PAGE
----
SINA – Samoan mythology’s counterpart to Hina from Hawaiian myths. Unlike Hina, Sina was not the moon goddess but was a deity of love, beauty,and fertility. As part of that role Sina had countless lovers (including her father Tangaloa) and various husbands. She also attracted plenty of demons and monsters as would-be romantic partners too.
Tetuna, who was the eel god of the Samoans just as he was for the Hawaiians, tried to court Sina at the spring where she would retire to for her baths. After Tetuna persistently joined the goddess in the spring for several days in a row Sina finally appealed to the chief deity Tangaloa for help. He ordered the demigod Ti’i-Ti’i to go and slay Tetuna, who, with his dying breath, asked Sina to transform him into the first cocoanut tree. Sina granted his wish, and that is why cocoanut trees have the long bodies of eels and why cocoanuts look like they have Tetuna’s face on them.
Sina’s promiscuity led to her being the mother of countless figures in Samoan myths. She would sometimes marry mortal men, but they would eventually die, freeing the goddess to pursue new romances with other males, either mortal or divine.
NAFANUA – The Samoan goddess of war. She was the daughter of Savea, the god who ruled over the land of the dead, and of one of the tattoo goddesses (accounts vary as to which). Nafanua was born as a clot of blood and was thus thrown away by her mother. Savea found her and gave her life.
Nafanua could not be defeated in battle by any of the other deities in the Samoan pantheon. The center of her worship was Falealupo, which was also where tradition held that the entrance to the land of the dead lay. Nafanua’s first battle in the human world came when her father sent her to the realm of mortals to help Chief Matuna overcome the forces of a tyrannical war-chief who was trying to conquer all of Samoa. Matuna’s chief priest Tai’i had prayed to Savea for assistance.
Nafanua’s strength was equal to hundreds of men and she wielded a huge fallen tree as a war-club. The goddess overcame several of the tyrant’s armies enroute to his capital. Nafanua at last reached Matuna’s home where he and his family feasted the goddess and let her drink all of the kava in the village.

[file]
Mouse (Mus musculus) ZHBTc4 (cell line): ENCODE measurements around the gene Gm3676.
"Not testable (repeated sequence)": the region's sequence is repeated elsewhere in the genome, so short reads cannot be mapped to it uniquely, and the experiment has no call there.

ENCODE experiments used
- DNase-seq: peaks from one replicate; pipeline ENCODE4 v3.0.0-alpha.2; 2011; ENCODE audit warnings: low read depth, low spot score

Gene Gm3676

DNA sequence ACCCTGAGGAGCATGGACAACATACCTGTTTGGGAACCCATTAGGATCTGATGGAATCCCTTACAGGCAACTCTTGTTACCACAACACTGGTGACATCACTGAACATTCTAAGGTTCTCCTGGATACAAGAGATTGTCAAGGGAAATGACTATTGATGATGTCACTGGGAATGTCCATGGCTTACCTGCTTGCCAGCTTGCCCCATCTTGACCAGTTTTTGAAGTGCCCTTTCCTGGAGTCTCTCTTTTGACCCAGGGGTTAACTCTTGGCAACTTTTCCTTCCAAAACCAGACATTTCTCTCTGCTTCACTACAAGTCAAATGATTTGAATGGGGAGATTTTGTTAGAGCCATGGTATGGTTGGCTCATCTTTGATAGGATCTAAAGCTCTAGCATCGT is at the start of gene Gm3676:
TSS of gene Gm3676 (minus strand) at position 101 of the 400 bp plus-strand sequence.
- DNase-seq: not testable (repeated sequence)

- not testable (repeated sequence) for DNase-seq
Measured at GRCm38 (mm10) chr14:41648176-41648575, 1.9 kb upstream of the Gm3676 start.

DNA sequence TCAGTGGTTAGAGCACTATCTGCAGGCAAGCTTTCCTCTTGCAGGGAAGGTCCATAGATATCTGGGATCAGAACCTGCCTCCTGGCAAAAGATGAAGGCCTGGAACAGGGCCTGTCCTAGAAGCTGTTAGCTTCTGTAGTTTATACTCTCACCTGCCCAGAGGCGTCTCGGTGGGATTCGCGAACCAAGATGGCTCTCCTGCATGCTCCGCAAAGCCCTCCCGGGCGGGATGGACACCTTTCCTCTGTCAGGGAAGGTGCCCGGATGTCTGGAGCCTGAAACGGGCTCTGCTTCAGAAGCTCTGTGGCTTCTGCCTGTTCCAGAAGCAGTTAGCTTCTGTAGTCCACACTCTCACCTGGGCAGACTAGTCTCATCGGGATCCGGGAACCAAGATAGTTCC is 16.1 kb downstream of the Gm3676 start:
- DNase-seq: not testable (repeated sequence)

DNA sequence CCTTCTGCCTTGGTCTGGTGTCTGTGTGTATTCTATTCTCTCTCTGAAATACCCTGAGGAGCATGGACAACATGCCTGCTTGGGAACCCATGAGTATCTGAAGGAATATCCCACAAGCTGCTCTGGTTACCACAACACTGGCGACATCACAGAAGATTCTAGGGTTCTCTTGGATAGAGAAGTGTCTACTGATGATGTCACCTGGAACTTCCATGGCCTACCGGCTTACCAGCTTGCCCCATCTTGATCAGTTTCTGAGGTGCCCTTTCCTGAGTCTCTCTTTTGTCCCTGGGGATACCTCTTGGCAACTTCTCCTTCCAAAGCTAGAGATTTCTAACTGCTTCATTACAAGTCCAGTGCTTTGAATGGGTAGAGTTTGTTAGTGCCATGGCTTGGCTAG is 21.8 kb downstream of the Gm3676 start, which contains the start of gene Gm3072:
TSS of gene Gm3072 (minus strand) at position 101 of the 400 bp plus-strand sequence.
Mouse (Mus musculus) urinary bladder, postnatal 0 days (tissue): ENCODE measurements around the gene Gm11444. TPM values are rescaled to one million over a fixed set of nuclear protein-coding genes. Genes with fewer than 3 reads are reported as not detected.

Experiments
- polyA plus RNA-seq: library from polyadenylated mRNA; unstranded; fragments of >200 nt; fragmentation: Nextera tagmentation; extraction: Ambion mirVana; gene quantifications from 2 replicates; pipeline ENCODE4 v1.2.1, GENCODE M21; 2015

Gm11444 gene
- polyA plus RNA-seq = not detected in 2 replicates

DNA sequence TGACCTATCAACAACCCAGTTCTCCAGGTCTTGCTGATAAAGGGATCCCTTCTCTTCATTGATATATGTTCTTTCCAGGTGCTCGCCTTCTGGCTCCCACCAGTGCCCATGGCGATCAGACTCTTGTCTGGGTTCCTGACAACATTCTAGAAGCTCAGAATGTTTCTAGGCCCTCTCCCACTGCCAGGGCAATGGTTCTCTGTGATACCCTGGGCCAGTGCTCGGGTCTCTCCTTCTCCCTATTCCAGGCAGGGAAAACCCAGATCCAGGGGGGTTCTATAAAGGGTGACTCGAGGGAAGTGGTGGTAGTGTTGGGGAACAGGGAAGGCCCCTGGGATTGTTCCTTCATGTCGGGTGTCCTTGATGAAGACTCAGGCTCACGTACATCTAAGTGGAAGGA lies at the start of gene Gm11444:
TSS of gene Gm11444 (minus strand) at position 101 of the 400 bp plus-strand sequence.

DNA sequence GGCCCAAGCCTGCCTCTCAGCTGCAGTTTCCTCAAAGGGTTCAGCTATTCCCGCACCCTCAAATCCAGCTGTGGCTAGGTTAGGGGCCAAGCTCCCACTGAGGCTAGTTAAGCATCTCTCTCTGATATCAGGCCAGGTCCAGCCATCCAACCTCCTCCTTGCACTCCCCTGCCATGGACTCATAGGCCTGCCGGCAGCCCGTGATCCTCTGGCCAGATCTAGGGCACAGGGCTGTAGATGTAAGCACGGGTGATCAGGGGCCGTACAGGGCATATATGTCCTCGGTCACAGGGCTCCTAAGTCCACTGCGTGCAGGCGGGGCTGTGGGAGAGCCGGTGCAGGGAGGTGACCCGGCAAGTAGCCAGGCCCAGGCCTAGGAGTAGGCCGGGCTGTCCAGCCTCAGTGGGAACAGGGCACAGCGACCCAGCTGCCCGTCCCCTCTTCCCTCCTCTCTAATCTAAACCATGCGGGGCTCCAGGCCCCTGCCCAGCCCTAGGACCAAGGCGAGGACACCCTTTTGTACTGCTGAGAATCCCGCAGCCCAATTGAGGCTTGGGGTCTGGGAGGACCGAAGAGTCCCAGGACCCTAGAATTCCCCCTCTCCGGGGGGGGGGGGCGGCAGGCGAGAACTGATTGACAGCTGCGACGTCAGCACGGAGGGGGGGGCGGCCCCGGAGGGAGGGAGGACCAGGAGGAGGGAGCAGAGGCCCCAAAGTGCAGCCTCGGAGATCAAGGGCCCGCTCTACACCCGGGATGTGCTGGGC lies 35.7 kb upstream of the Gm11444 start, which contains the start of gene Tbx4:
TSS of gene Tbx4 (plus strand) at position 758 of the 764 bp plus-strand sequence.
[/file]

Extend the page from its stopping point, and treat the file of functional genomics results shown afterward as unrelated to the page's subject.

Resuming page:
Refreshed, Nafanua took the field the next day, leading Matuna’s armies against the tyrant’s forces. The war goddess killed dozens for every one killed by the mortals she led. At length, the wind blew Nafanua’s tiputa (warshirt) up far enough that the opposing forces could see her breasts and realize it was a woman decimating them. The rest of the tyrant’s army surrendered in shame.
Before starting wars chiefs would often make a pilgrimmage to Falealupo to pray to Nafanua for her help in the upcoming battles.
TANGALOA – The supreme deity of the Samoan pantheon, also called Tagaloa. He incorporates elements of the gods Kanaloa, Rangi and Lono from other Polynesian island groups. Tangaloa rules both the sky and the sea. One of his early acts was to use his nets to fish up the sun-fish and the moon-fish and set them in the heavens. The two take turns leaping through the sky, but like other flying fish eventually need to land back in the sea. Tangaloa rides the sun-fish across the sky during the months with long days but rides the moon-fish through the sky during the months with long nights. His son takes his place on the other fish at such times. Eclipses are caused by the sun-fish and moon-fish having sex.
Originally there was no land on the Earth and the sea filled the world. Sina flew down to the Earth in the form of a bird but complained to Tangaloa that she had nowhere to land. Tangaloa threw enormous boulders down from the heavenly realm of the gods to form some islands and fished up other islands from the bottom of the sea.
When Sina had rested she returned to her father, who sent her back down to the ancient Samoan islands with a giant creeper vine. As the vine rotted, large worm-like creatures were formed and Tangaloa went down to personally craft them into the first humans. Originally they were all males but when one of them died for the first time Tangaloa resurrected the being as the first woman.
Tangaloa’s children are innumerable but include various gods, demigods and even the race of giant immortals like Losi, who once led the giants in an attack on the heavenly home of the gods. He mated with his daughter Sina to spawn the race of giants.
Tangaloa does not like noises in his presence, so when he visited ancient Samoa carpenters were forbidden to work. Tangaloa also created the nine heavens where the Samoan deities live.
FOR MORE DEITIES FROM AROUND THE WORLD: https://glitternight.com/category/mythology/